Odyssey at port, with Sea Launch Commander behind

On January 30, 2007, a Zenit-3SL carrying the NSS-8 satellite exploded aboard Odyssey at liftoff due to a turbopump malfunction. There were no injuries, as the ship was evacuated for launch operations. Damage to the launch platform was mostly superficial, though a 600,000 lb (270,000 kg) flame deflector was knocked loose from underneath the platform and lost, along with damage to the hangar doors and antennae. The vessel was repaired at a shipyard in Vancouver, British Columbia.[5][6]

Odyssey returned to service with the January 15, 2008, successful launch of the Thuraya 3 satellite.[7]

2013 launch failure[edit]

On February 1, 2013, the Zenit-3SL rocket carrying Intelsat 27 suffered a failure after its launch from Odyssey, crashing a short distance from the launch platform. Its first stage engine appeared to shut down around 25 seconds after launch and telemetry from the rocket was lost about 15 seconds later.[8] Telemetry indicated that excessive roll was detected 11 seconds after launch. The guidance system was programmed to shut down the engine, but only after the rocket was safely away from the launch platform. It is believed that a failure in a hydraulic pump that provides power for gimbaling the RD-171 engine was ultimately the cause.[9]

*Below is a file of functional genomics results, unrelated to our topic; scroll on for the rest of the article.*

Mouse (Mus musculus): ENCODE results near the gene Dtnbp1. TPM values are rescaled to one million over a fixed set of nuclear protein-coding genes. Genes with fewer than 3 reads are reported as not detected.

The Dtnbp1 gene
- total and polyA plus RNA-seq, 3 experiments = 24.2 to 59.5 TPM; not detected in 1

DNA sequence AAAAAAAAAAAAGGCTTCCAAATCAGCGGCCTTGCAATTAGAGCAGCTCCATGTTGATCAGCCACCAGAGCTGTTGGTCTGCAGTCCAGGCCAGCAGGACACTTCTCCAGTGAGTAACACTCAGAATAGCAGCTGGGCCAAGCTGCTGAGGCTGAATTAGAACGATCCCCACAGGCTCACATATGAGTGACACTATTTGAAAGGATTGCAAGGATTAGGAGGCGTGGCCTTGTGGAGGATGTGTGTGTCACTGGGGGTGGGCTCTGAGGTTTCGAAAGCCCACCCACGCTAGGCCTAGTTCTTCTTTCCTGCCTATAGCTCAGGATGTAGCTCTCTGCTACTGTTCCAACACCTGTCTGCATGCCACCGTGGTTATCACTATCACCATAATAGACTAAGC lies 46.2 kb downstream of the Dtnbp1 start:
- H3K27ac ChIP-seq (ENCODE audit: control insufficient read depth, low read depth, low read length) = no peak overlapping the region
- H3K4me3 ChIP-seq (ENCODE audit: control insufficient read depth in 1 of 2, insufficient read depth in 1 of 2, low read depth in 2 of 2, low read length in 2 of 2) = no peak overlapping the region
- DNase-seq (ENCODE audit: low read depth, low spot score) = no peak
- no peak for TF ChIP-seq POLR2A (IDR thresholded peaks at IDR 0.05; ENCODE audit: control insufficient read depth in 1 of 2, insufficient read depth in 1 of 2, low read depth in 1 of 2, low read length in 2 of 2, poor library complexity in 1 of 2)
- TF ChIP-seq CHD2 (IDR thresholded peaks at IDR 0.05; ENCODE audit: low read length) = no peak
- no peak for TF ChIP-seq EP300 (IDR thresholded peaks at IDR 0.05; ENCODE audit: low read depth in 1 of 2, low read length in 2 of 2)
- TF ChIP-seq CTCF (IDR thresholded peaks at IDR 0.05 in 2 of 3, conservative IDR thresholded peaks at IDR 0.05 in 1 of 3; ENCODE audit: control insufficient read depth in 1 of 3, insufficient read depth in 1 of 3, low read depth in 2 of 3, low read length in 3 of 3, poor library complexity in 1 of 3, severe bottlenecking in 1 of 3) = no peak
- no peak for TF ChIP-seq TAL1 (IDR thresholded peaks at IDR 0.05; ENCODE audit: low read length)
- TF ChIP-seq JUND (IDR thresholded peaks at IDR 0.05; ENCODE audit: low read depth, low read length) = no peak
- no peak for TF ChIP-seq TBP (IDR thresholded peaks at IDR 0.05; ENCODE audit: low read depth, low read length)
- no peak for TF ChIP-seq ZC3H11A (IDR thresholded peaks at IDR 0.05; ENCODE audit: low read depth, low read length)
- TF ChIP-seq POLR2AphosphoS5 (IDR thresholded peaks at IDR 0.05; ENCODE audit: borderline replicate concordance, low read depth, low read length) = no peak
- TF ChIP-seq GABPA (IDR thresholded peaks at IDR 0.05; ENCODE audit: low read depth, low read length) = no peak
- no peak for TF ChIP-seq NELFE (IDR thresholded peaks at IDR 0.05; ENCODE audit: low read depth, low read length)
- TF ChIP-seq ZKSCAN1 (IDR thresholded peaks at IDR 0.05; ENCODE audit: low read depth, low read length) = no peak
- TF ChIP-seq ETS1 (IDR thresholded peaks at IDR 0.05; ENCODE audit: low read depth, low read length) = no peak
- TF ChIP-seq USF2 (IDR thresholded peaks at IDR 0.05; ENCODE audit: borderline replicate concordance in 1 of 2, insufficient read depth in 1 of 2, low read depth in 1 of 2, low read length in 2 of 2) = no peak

See also[edit]

References[edit]

  1. ^ a b "Ocean Odyssey Blowout". Oil Rig Disasters. April 14, 2008. Archived from the original on January 4, 2010. Retrieved July 17, 2010. 
  2. ^ Wann, Kevin E; Chapoy, Antonin; Yang, Jinhai; Ahmadloo, Farid; Valko, Ivan; Zain, Zahidah (September 5, 1989). "The Ocean Odyssey: Well Control Project". Offshore Europe (Aberdeen). doi:10.2118/19247-MS. 
  3. ^ "DemoSat". Sea-Launch.com. Archived from the original on June 9, 2011. 
  4. ^ "DirecTV 1-R". Sea-Launch.com. Archived from the original on June 9, 2011. 
  5. ^ Antczak, John (January 31, 2007). "Sea Launch rocket explodes". The Seattle Times. Archived from the original on February 4, 2013. 
  6. ^ Clark, Stephen (January 15, 2008). "Sea Launch successfully returns to flight". Spaceflight Now. Archived from the original on February 4, 2013. 
  7. ^ "Sea Launch: the Twenty-Fifth Launch of Zenit-3SL" (Press release). Yuzhnoye.com. January 21, 2008. Archived from the original on February 4, 2013. 
  8. ^ Morring, Jr, Frank (February 1, 2013). "Sea Launch Failure Bodes Ill For Company". Aviation Week. Archived from the original on February 4, 2013. 
  9. ^ "Sea Launch provides initial Details about Zenit 3SL Mishap". Spaceflight 101. February 2, 2013. 

External links[edit]